How Retina/HD screen devices expose some of Behance’s awkward graphic assets
Behance –I dare say– is the graphic designer’s (and many other creative fields) most important medium. It has let us show our work to the world since 2006 (it was then acquired by Adobe in 2012), connecting us to potential clients and letting us express our work freely. I have yet to find a more reliable source for inspiration (not even Dribbble).
NOTE: This article will be better appreciated if read on bigger screens (laptop and desktop computers).
As you could read on the excerpt though, this article is a bit more of a critique on Behance. Maybe you can’t see a difference between the two icons from the article’s cover, that’s simply because the one on the left, isn’t optimized for HD screen (Retina display), the other one is, and if your device does not have an HD/Retina display, you shouldn’t see any.
What’s a Retina Display
– From Wikipedia
What happens very commonly in some social networks, is that some assets aren’t shown on a sharp resolution, mainly because images such as profile or avatar pictures are low resolution versions of the original ones you uploaded, and sometimes, this auto-generated images don’t reach the pixel density needed to look sharp on HD screens.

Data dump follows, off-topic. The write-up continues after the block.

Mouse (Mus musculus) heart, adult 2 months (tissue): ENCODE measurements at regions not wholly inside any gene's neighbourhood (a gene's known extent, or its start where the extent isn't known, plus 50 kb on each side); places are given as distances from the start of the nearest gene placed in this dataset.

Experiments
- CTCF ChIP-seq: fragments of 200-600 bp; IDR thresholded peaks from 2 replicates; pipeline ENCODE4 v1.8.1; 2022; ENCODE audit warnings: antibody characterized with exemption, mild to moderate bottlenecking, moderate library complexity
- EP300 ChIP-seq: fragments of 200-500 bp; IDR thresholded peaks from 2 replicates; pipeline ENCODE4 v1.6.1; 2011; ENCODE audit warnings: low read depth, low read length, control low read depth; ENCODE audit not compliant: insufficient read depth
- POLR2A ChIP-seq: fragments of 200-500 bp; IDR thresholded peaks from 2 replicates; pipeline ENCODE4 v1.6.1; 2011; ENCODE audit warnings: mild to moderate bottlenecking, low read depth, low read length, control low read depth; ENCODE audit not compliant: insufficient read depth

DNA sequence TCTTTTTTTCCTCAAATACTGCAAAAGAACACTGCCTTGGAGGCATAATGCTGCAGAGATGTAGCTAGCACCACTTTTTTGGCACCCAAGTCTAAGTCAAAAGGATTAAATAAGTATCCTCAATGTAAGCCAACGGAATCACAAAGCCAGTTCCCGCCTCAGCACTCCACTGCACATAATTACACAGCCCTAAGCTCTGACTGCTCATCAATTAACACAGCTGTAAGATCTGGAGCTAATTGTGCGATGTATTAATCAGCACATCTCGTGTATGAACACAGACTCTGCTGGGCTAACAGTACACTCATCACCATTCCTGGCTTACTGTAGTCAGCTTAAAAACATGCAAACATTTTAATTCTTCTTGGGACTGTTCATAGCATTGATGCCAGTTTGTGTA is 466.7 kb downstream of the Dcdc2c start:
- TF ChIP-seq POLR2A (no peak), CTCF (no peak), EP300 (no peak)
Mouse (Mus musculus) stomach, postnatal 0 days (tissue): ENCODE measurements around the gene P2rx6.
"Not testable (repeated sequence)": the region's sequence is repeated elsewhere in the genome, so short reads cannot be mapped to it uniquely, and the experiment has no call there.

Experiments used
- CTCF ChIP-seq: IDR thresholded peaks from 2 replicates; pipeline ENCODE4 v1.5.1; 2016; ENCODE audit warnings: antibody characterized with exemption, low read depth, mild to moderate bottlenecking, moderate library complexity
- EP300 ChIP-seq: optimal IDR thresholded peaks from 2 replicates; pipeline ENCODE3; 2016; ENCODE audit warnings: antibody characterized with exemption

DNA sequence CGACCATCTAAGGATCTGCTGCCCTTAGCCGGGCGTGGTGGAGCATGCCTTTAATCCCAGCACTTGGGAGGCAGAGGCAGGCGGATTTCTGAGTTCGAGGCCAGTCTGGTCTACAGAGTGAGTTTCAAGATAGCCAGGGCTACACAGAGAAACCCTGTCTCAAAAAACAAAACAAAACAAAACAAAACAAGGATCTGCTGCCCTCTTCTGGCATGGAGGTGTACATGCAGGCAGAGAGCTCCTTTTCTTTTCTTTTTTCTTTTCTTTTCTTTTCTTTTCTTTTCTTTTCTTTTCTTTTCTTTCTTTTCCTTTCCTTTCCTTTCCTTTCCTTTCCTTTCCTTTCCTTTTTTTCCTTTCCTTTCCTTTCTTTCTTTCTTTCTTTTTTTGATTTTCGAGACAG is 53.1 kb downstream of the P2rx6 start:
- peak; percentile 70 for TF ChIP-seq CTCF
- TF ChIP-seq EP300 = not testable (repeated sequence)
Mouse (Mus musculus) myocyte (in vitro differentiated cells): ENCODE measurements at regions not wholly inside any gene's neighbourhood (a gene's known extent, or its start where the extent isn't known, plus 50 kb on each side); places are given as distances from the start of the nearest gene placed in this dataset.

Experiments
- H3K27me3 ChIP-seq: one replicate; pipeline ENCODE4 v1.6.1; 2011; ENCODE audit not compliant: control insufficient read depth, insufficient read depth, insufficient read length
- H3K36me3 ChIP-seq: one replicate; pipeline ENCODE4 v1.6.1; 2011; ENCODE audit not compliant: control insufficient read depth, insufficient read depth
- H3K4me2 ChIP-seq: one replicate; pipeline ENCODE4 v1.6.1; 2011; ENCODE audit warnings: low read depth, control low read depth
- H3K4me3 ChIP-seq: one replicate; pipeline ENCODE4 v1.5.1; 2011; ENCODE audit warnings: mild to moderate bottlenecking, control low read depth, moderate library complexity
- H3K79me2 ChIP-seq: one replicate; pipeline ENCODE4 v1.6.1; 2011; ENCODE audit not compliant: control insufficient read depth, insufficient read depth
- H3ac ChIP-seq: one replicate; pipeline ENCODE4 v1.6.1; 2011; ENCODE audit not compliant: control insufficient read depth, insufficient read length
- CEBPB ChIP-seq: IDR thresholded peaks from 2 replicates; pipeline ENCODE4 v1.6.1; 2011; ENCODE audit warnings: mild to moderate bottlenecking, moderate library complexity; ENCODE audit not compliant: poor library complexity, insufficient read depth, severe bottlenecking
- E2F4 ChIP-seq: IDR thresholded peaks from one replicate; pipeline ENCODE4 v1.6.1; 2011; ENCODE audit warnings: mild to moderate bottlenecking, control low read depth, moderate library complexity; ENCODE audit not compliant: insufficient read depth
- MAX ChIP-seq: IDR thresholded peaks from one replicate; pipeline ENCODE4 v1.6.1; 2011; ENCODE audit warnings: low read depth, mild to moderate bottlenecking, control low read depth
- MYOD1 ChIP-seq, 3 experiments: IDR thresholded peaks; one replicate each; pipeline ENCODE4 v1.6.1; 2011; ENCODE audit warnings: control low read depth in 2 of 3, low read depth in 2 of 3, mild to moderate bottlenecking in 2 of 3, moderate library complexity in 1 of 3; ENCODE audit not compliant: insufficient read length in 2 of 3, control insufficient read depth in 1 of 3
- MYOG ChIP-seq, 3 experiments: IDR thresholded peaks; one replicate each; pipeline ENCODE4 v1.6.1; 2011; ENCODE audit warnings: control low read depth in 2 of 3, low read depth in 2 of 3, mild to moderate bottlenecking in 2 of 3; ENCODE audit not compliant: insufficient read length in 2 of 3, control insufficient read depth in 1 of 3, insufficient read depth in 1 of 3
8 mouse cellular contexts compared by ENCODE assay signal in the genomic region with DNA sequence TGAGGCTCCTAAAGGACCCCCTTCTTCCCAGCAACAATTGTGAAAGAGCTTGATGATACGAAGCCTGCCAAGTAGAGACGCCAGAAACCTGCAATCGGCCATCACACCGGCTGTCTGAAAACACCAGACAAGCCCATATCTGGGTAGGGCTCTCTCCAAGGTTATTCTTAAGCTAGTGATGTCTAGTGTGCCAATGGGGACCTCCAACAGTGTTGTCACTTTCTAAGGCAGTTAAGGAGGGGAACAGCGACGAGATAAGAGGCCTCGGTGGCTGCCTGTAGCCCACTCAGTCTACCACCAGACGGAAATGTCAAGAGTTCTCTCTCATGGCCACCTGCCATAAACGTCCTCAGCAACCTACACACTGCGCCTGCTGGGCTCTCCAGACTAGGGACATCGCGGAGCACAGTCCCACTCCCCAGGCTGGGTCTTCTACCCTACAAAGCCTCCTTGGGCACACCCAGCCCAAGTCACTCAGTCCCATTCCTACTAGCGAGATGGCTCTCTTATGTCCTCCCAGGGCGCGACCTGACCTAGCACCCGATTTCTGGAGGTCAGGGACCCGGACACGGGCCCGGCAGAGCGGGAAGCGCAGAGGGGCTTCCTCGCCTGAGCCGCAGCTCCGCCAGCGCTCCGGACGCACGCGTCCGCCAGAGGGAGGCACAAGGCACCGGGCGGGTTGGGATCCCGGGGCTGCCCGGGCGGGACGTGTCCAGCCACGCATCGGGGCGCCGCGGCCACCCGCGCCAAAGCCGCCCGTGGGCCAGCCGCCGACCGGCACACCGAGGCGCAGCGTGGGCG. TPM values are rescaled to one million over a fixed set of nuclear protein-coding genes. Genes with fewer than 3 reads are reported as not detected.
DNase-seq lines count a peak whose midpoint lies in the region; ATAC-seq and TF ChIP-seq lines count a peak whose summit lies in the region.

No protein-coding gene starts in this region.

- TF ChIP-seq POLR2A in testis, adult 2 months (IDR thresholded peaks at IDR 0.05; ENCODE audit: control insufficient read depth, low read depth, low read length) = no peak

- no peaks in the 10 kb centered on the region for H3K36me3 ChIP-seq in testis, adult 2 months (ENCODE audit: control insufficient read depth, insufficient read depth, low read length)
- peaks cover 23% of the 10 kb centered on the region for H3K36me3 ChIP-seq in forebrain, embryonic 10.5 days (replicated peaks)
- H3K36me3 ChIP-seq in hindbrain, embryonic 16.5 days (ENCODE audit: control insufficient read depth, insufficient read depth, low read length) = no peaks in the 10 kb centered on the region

My particular problem with Behance is that this issue doesn’t happen only on avatars and profile pictures, but in our project slides as well (even when you upload them twice the size required, which is the solution in most cases), in a much lower scale of course.
This is made on account of load speed, and as a developer, I know how vital this is. I also get, that being a site full of creative, detail obsessed, OCDish freaks –like myself–, heavy images are an issue. But I would have imagined that Behance (again, our most important medium) would have sacrificed a bit of load time over quality now that our devices let us reach such an incredible level of sharpness, and since they’re already generating images automatically, wouldn’t it be awesome if they just pumped those pixels up a bit?.
Here’s an example, look at my logo on the comment form and then look at it on the comment itself, can you see the difference?.
Here too. Check these illustrations from Mr. Das’ Behance project, do you see the difference? Look closer…
The one on the left (top in mobile) was downloaded from Behance, the other one is the actual artwork.
Now, don’t get me wrong, this is meant to be constructive criticism. As I said before, this is the best source of inspiration a graphic designer can use. I just think the people at Behance should reach a more appropriate balance between load times and resolution, keeping in mind their network is about visual communication. It would just be SO MUCH BETTER to live in a crystal clear Behance world.
As always, thank you for reading.